By Timi Odueso
- Title: Butterfly Dreams and Other Stories
- Author: Beatrice Lamwaka
- Publisher: Lakalatwe Books
- Number of pages: 115
- Year of publication: 2016
- Category: Fiction
Although it claims to be a collection of short stories and poems, Beatrice Lamwaka’s Butterfly Dreams and Other Stories features a continuous plot line told from different, yet similar, points of view. Instead of a collection of stories with different plots across diverse settings, Lamwaka’s collection is a confluence of points of view with the same spatial setting. Where the spatial settings of the stories vary, the collection reads like it covers the lifespan of one character, as Lamwaka tells her stories from the viewpoints of a child, an adolescent, a full-grown woman and an old woman.
Set during the Ugandan Bush War of the 1980s, the collection portrays the impoverishment and suffering of the Ugandan people as their farmlands are turned into refugee camps and their children are taught how to hold guns. The first thing that stands out in the collection is the figure of the female child soldier. While most stories – both the fictional, like Chimamanda Ngozi Adichie’s Half of a Yellow Sun, and the non-fictional, like Ishmael Beah’s A Long Way Gone – explore the process of conscription as something that happens to the male child, Lamwaka explains that it is also imposed on young girls, and in her stories, ‘Bottled Memory’ and ‘Butterfly Dreams’, she brings the reader’s attention to the difficulties child soldiers face in trying to adapt to normal life after a war.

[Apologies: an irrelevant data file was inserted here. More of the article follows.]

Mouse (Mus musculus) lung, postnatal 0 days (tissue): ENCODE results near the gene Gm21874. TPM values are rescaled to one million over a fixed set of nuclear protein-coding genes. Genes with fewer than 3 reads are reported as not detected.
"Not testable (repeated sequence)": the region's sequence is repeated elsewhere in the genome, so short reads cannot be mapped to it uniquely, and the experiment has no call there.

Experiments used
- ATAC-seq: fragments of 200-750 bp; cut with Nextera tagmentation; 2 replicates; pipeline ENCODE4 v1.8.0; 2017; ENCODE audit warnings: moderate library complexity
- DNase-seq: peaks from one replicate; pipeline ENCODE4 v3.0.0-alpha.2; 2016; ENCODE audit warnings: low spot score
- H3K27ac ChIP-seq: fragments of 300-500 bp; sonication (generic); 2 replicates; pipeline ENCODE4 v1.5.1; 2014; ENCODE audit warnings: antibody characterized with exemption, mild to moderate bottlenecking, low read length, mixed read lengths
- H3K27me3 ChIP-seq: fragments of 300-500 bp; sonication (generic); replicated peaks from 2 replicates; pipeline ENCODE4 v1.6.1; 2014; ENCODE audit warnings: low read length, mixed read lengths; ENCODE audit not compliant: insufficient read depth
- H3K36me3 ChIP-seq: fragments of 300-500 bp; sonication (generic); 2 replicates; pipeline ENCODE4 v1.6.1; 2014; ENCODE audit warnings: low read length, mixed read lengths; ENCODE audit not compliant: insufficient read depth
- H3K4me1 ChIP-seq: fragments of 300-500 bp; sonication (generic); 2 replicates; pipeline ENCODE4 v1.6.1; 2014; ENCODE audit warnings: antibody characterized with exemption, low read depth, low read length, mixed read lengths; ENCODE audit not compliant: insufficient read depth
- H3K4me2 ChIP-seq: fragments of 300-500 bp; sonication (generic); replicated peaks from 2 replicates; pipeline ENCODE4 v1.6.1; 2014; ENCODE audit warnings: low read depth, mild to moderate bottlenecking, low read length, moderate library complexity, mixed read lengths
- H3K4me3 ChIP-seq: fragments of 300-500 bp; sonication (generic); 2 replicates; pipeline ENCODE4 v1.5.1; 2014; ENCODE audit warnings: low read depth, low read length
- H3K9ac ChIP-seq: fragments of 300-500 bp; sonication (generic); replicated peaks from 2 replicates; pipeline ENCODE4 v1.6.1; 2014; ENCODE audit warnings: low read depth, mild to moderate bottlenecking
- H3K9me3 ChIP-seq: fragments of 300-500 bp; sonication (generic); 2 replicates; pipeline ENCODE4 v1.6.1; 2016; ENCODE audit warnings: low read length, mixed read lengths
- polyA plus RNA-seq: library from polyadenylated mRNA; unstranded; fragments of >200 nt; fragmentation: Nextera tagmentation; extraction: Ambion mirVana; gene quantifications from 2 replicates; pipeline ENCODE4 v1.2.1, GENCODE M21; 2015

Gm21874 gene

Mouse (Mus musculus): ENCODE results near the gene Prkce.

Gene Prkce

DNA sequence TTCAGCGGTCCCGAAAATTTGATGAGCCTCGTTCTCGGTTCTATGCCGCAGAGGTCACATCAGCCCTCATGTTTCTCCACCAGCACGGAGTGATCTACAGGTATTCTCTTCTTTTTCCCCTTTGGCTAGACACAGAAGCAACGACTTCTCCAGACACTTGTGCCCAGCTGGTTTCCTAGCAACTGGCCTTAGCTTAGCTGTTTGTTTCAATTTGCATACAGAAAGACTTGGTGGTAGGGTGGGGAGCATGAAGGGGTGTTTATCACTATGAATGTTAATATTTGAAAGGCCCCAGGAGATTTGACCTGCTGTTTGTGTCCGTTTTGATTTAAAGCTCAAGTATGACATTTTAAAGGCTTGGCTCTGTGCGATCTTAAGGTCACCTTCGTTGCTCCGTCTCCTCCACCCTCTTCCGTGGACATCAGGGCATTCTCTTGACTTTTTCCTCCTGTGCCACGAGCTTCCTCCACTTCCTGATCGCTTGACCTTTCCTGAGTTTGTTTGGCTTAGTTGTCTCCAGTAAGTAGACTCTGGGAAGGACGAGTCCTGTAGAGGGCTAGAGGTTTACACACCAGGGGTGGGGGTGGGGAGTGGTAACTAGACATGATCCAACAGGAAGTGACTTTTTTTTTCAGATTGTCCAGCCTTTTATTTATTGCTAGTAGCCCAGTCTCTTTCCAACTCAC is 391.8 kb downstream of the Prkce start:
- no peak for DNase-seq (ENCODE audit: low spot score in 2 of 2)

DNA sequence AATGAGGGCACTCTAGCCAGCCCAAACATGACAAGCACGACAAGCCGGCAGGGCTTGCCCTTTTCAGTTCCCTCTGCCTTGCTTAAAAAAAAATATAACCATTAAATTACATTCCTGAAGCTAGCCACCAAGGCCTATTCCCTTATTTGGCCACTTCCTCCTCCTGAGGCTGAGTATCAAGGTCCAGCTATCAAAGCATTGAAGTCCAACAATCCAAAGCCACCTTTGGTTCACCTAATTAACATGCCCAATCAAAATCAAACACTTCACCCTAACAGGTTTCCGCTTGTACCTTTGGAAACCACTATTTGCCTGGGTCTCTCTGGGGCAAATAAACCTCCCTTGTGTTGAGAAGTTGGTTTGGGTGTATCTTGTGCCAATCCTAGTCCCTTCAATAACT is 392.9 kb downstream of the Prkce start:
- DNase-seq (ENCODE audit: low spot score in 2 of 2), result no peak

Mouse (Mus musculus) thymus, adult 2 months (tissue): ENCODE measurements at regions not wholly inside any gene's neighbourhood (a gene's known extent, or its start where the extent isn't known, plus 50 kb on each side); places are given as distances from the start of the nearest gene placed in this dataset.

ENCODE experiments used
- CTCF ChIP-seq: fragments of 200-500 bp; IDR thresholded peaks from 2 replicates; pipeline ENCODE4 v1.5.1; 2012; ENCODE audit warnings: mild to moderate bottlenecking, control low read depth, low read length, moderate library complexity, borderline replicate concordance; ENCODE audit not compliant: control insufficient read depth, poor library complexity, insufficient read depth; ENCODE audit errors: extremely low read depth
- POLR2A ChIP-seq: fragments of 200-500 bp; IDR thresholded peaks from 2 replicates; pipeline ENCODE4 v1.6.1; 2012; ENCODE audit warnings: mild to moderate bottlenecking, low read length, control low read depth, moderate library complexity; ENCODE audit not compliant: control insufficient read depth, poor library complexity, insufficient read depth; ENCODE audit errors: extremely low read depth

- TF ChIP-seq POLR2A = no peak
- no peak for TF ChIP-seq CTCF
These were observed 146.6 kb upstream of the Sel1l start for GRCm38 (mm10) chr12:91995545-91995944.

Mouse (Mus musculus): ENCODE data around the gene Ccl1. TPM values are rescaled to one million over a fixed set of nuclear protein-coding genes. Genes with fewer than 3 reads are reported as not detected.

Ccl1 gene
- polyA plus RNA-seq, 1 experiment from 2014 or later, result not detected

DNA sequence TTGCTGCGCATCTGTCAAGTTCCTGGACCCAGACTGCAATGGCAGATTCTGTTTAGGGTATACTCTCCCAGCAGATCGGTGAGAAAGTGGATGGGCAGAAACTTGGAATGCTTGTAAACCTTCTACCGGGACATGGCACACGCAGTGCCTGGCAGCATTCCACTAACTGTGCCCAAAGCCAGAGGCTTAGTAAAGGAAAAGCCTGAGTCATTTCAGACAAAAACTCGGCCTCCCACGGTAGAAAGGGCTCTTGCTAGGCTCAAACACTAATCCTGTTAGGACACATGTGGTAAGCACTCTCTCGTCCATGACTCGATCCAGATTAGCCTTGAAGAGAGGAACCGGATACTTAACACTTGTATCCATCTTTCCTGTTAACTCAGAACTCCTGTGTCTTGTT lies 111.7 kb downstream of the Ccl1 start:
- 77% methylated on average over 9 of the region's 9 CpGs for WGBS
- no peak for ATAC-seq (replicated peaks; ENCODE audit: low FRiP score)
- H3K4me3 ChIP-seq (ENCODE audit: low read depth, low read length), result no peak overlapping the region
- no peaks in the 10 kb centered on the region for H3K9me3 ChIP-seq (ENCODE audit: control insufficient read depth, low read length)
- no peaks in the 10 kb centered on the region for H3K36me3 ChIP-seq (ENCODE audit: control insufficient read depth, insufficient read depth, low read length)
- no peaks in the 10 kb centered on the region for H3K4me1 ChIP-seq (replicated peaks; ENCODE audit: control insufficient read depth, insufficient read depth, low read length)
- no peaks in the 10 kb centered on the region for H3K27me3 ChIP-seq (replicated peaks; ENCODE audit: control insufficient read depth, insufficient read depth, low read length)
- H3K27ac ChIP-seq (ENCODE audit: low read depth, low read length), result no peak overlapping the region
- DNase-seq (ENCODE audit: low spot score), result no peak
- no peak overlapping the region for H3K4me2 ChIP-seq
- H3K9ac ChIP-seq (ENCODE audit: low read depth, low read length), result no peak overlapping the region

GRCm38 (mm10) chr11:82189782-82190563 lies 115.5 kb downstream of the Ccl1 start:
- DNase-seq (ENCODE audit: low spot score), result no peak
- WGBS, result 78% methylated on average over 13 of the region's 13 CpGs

In the fifteen stories and five poems that make up the collection, the reader might notice that Lamwaka always prefers to tell the story from the female angle. The few times men are mentioned, they are either viewed in the past sense, such as the death of a loving and hardworking father or brother in ‘Butterfly Dreams’ or they are viewed negatively, as pursuers of war and pestilence, as plunderers and creatures of lustful desires, as seen in ‘Sunshine’ and ‘Pillar of Love’. In fact, it can be said that ‘Chief of the Home’ is the only story in the whole collection that portrays a living male character in a positive light but even then, the story is told from the viewpoint of a woman who describes the arrival of a man in their farmland-turned-refugee camp. The unnamed woman in the story examines the customary duties of both sexes and how a man becomes loved, by all, simply because he performs tasks which have been assigned to women by time and culture.